The University of Southampton
University of Southampton Institutional Repository

Expressions, looks and others' minds

Expressions, looks and others' minds
Expressions, looks and others' minds
We can know some things about each others' mental lives. The view that some of this knowledge is genuinely perceptual is getting traction. But the idea that we can see any of each others' mental states themselves - the Simple Perceptual Hypothesis - remains unpopular. Very often the view that we can perceptually know, for example, that James is angry, is thought to depend either on our awareness of James' expression or on the way James appears - versions of what I call the Expressive Hypothesis. The Expressive Hypothesis is intuitive. But in this chapter I argue that it does not allow us to do away with the thought that we sometimes perceive people's mental states. I take my arguments to provide some tentative support for the Simple Perceptual Hypothesis.
other minds problem, perceptual knowledge, expressions, perceptual experience
Oxford University Press
McNeill, William
be33c4df-0f0e-42bf-8b9b-3c0afe8cb69e
Parrott, Matthew
Avramides, Anita
McNeill, William
be33c4df-0f0e-42bf-8b9b-3c0afe8cb69e
Parrott, Matthew
Avramides, Anita

McNeill, William (2019) Expressions, looks and others' minds. In, Parrott, Matthew and Avramides, Anita (eds.) Knowing Other Minds. Oxford. Oxford University Press.

Record type: Book Section

Abstract

We can know some things about each others' mental lives. The view that some of this knowledge is genuinely perceptual is getting traction. But the idea that we can see any of each others' mental states themselves - the Simple Perceptual Hypothesis - remains unpopular. Very often the view that we can perceptually know, for example, that James is angry, is thought to depend either on our awareness of James' expression or on the way James appears - versions of what I call the Expressive Hypothesis. The Expressive Hypothesis is intuitive. But in this chapter I argue that it does not allow us to do away with the thought that we sometimes perceive people's mental states. I take my arguments to provide some tentative support for the Simple Perceptual Hypothesis.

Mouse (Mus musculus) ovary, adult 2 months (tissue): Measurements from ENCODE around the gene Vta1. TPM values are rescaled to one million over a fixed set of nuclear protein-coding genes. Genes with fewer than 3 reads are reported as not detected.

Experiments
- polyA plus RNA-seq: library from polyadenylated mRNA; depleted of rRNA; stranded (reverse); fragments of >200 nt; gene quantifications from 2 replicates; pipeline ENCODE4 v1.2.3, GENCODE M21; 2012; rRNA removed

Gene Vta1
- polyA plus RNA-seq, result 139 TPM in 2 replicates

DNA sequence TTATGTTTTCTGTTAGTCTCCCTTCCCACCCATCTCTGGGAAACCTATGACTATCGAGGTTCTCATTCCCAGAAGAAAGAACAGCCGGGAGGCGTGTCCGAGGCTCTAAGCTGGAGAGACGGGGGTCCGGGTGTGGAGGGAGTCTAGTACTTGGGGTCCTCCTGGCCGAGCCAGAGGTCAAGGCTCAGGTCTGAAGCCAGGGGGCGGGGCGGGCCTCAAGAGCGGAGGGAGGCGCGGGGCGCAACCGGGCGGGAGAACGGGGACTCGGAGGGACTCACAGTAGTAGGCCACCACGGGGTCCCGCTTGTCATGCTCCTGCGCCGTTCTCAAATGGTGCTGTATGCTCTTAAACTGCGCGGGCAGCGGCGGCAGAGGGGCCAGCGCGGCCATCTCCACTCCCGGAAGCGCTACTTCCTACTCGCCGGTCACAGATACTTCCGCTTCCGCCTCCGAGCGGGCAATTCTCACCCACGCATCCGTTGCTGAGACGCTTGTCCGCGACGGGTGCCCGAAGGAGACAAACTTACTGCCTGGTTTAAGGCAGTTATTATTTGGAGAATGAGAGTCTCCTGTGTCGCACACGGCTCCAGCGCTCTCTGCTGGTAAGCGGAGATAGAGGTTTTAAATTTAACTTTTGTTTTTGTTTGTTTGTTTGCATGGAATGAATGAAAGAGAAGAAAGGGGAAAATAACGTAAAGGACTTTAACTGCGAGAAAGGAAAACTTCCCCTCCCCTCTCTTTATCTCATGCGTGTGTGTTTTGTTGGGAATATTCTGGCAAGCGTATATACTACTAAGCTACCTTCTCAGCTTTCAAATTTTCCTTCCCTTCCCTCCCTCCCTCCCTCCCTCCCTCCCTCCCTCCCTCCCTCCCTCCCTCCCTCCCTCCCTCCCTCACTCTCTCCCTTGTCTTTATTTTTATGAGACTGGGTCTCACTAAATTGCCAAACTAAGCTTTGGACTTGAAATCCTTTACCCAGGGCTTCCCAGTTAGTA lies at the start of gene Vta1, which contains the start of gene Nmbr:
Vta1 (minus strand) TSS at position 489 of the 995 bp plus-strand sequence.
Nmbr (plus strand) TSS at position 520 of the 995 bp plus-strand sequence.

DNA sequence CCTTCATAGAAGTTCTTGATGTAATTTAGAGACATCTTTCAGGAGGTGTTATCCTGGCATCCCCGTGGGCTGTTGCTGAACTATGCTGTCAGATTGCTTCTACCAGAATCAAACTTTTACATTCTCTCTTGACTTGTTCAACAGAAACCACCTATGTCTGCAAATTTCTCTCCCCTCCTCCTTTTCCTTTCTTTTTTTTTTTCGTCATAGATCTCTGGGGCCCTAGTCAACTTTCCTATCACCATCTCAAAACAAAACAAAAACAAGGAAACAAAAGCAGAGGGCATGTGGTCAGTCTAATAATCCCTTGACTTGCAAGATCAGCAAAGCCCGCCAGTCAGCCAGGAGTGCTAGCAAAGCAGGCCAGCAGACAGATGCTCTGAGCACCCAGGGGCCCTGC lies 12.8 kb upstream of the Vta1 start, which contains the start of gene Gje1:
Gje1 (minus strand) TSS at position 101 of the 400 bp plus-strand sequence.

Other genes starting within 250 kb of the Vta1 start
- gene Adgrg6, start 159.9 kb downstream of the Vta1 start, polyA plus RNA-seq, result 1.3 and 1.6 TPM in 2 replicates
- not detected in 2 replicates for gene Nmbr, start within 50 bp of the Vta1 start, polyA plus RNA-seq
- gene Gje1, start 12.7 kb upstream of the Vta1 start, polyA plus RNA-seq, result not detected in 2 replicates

Full text not available from this repository.

More information

Accepted/In Press date: 2018
Published date: 5 September 2019
Keywords: other minds problem, perceptual knowledge, expressions, perceptual experience

Identifiers

Local EPrints ID: 420433
URI: http://eprints.soton.ac.uk/id/eprint/420433
PURE UUID: 5d7f713a-4c77-4598-b33c-0732e4d7112b
ORCID for William McNeill: ORCID iD orcid.org/0000-0002-3647-0720

Catalogue record

Date deposited: 08 May 2018 16:30
Last modified: 18 Feb 2021 17:26

Export record

Download statistics

Downloads from ePrints over the past year. Other digital versions may also be available to download e.g. from the publisher's website.

View more statistics

Atom RSS 1.0 RSS 2.0

Contact ePrints Soton: eprints@soton.ac.uk

ePrints Soton supports OAI 2.0 with a base URL of http://eprints.soton.ac.uk/cgi/oai2

This repository has been built using EPrints software, developed at the University of Southampton, but available to everyone to use.

We use cookies to ensure that we give you the best experience on our website. If you continue without changing your settings, we will assume that you are happy to receive cookies on the University of Southampton website.

×